Don’t be afraid to switch up the defense

Since bringing Chris Lowery on board last season, Northwestern’s heart and soul has come from its feisty post-trap scheme. The ‘Cats love to double the short corner and low post, causing offenses to swing the ball quickly and ultimately commit turnovers. Last year, the scheme proved huge, with the ‘Cats finishing as the Big Ten’s third-best scoring defense and being the defensive identity that catapulted the squad to the NCAA Tournament.

Without Chase Audige — the reigning Big Ten co-Defensive Player of the Year — and Robbie Beran, another capable defender, departing this season, the Wildcats’ defense has regressed, allowing almost five more points per game than a year ago. When the sides met on Jan. 2, the Fighting Illini easily solved Northwestern’s patented post-trap.

Domask’s smart, probing dribble attracts two Northwestern defenders, immediately opening up the runway for Guerrier to drive down and slam home a dunk. If the ‘Cats get caught ball-watching, it could be a recipe for disaster.

With Illinois’ speed, even when the trap concept works — this time forcing a looping pass back to the top of the key — it puts slow defenders out of place, essentially allowing a Luke Goode dribble and burst to the rack to end in two points for Illinois.

The problem with the post-trap scheme is that more often than not, it leaves NU’s defenders out of place and late on rotations, serving good looks at the rim to opponents on a silver platter. There’s nothing wrong with using it sporadically — after all, it’s one of Northwestern’s biggest defensive hallmarks — but against a squad as fast, physical and athletic as Illinois, it simply puts the Wildcats out of position more often than not.

Rather, heavy usage of a 2-3 zone could play to Northwestern’s strengths. Not only does a 2-3 defense bait opponents into shooting threes, but forces teams to pass through pressure rather than dribbling downhill where they can use their size and speed to their advantage. Not only is Illinois eleventh in the Big Ten in three-point shooting percentage, but not allowing Shannon, Domask, Hawkins or Guerrier to use their above-average physicality in man-to-man situations would help protect the paint for the ‘Cats’ inconsistent interior defense.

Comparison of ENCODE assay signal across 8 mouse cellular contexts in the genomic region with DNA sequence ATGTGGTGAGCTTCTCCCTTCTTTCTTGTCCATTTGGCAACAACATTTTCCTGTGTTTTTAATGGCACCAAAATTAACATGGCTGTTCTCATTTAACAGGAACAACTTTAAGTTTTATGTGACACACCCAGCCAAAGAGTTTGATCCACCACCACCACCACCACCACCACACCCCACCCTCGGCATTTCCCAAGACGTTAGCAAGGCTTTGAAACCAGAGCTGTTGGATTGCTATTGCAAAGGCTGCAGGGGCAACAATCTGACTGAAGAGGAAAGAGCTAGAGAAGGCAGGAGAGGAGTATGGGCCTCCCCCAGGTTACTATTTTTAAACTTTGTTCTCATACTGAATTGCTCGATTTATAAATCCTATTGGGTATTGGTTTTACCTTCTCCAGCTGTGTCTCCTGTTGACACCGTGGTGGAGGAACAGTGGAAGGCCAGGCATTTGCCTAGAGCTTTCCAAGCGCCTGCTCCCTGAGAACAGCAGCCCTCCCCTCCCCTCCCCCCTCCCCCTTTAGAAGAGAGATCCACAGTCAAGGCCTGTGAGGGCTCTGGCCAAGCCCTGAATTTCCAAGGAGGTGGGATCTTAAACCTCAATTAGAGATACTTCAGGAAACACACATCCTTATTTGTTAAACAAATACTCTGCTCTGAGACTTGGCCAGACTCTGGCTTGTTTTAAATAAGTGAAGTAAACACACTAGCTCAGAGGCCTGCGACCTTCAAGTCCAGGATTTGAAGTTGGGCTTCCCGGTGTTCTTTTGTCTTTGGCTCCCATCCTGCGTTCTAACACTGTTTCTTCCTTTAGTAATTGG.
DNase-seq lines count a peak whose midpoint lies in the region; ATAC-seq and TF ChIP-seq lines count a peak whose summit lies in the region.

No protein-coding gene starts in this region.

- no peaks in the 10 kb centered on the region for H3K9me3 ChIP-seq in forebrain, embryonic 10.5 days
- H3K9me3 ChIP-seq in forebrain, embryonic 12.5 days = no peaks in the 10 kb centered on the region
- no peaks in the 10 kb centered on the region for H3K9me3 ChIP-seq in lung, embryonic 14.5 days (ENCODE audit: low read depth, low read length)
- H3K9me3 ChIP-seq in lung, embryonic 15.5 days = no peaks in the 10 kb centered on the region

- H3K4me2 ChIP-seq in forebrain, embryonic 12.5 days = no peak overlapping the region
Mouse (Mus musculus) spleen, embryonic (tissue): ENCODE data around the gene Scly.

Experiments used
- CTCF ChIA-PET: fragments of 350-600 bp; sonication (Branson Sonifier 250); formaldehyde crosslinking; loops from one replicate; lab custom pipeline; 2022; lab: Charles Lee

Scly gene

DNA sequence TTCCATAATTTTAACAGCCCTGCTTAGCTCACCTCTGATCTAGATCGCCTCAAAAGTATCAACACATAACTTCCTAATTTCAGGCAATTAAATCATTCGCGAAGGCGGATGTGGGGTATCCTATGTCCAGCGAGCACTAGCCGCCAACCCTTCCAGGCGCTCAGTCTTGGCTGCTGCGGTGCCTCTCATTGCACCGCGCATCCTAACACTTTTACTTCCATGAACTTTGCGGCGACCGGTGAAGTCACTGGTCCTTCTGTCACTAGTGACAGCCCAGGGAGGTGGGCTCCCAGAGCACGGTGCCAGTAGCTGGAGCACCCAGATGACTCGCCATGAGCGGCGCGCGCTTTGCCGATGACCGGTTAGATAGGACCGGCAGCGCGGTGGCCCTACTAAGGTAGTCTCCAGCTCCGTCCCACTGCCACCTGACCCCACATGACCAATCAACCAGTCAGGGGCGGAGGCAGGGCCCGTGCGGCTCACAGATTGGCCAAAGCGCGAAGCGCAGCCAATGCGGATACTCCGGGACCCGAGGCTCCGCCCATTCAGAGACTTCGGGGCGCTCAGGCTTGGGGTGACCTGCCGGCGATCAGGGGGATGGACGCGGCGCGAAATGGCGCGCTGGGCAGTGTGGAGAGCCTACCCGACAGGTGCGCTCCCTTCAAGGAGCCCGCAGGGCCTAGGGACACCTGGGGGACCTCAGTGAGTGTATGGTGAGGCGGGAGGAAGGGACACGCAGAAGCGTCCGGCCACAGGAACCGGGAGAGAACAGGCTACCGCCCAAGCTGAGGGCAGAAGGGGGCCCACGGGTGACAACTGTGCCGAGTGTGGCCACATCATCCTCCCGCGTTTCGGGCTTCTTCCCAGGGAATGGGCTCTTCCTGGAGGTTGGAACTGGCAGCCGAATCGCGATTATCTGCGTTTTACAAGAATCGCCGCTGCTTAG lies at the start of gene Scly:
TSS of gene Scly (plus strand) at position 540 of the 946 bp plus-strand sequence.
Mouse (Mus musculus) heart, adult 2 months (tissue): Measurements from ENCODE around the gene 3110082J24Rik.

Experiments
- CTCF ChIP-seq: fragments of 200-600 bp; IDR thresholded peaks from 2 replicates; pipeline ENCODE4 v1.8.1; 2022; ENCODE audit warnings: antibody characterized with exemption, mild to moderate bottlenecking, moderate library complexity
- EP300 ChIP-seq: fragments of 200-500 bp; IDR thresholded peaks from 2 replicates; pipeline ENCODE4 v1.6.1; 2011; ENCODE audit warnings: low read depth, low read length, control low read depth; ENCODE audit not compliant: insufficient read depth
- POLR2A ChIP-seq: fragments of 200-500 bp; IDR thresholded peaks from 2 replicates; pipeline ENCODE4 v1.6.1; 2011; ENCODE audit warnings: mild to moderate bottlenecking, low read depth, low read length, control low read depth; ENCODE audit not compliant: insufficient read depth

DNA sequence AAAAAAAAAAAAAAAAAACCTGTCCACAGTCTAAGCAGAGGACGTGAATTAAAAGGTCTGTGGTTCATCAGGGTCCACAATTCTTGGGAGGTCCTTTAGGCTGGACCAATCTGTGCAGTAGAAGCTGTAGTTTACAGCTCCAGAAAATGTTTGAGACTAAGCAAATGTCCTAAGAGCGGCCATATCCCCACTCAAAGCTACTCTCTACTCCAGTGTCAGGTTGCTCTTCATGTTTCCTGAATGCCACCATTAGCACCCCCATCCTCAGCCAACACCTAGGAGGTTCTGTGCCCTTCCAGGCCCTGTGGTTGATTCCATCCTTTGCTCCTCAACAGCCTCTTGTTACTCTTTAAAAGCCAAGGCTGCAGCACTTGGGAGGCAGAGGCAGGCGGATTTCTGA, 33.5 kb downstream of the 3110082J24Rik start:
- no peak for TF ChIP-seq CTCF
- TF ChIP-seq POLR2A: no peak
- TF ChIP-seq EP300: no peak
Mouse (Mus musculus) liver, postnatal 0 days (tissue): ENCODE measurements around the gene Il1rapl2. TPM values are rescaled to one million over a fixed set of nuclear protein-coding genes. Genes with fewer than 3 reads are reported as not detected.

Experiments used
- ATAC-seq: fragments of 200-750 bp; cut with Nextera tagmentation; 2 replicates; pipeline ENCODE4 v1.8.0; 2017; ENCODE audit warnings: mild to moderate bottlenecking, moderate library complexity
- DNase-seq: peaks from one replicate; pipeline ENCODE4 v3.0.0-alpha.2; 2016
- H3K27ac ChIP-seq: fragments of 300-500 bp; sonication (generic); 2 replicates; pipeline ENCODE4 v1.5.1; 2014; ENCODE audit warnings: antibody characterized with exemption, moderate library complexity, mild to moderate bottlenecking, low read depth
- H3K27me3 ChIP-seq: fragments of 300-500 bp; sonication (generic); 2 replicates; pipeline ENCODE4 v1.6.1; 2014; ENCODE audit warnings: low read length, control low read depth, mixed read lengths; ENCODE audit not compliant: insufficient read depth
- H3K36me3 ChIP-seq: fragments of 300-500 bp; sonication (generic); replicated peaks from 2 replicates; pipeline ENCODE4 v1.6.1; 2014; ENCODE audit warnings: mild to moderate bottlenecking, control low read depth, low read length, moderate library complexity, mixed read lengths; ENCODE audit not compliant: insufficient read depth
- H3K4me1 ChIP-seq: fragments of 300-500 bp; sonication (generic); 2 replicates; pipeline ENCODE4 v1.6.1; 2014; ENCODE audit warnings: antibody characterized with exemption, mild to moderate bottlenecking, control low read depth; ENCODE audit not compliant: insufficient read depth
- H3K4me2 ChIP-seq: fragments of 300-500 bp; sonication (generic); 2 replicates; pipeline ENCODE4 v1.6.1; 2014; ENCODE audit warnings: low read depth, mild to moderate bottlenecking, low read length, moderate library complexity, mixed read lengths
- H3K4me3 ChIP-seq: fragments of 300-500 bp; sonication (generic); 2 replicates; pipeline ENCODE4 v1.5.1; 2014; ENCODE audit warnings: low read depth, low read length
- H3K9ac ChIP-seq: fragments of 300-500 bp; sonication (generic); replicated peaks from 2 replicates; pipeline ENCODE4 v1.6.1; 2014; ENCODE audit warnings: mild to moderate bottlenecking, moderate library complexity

Find balanced offense behind Buie

Although Buie’s 2-of-15 performance against Nebraska played a big role in Northwestern’s loss in Lincoln, Agent Zero has been phenomenal at home, averaging 23.3 points per game at Welsh-Ryan Arena in conference play. Sluggish games show he’s human, but a balanced offensive attack is critical if Northwestern wants to remain undefeated at home against Big Ten competition.

Barnhizer’s career-high 24 points and Ryan Langborg’s 15 points against Nebraska were healthy signs for a ‘Cats offense that has sputtered at times this season. Ty Berry needs to consistently provide offense, especially from deep — where he’s shooting a paltry 23.5% from deep in his last three games. Usually a barometer for Northwestern’s wins and losses this season, the senior guard’s last three double-digit performances have all resulted in wins for the ‘Cats. On the other hand, tough offensive games against Wisconsin and Nebraska have ended in losses.

The lack of bench scoring is problematic too, putting even more pressure on Buie to provide the offense. With Martinelli and Nicholson the only two regulars getting significant time off the bench, their low offensive ceiling means it’s up to the quartet of Buie, Barnhizer, Berry and Langborg to carry the load.

This game will be won or lost by Northwestern’s ability to defend Illinois’ diverse and talented offensive attack, but NU’s scorers and shotmakers have to be firing on all cylinders to complement the defensive effort.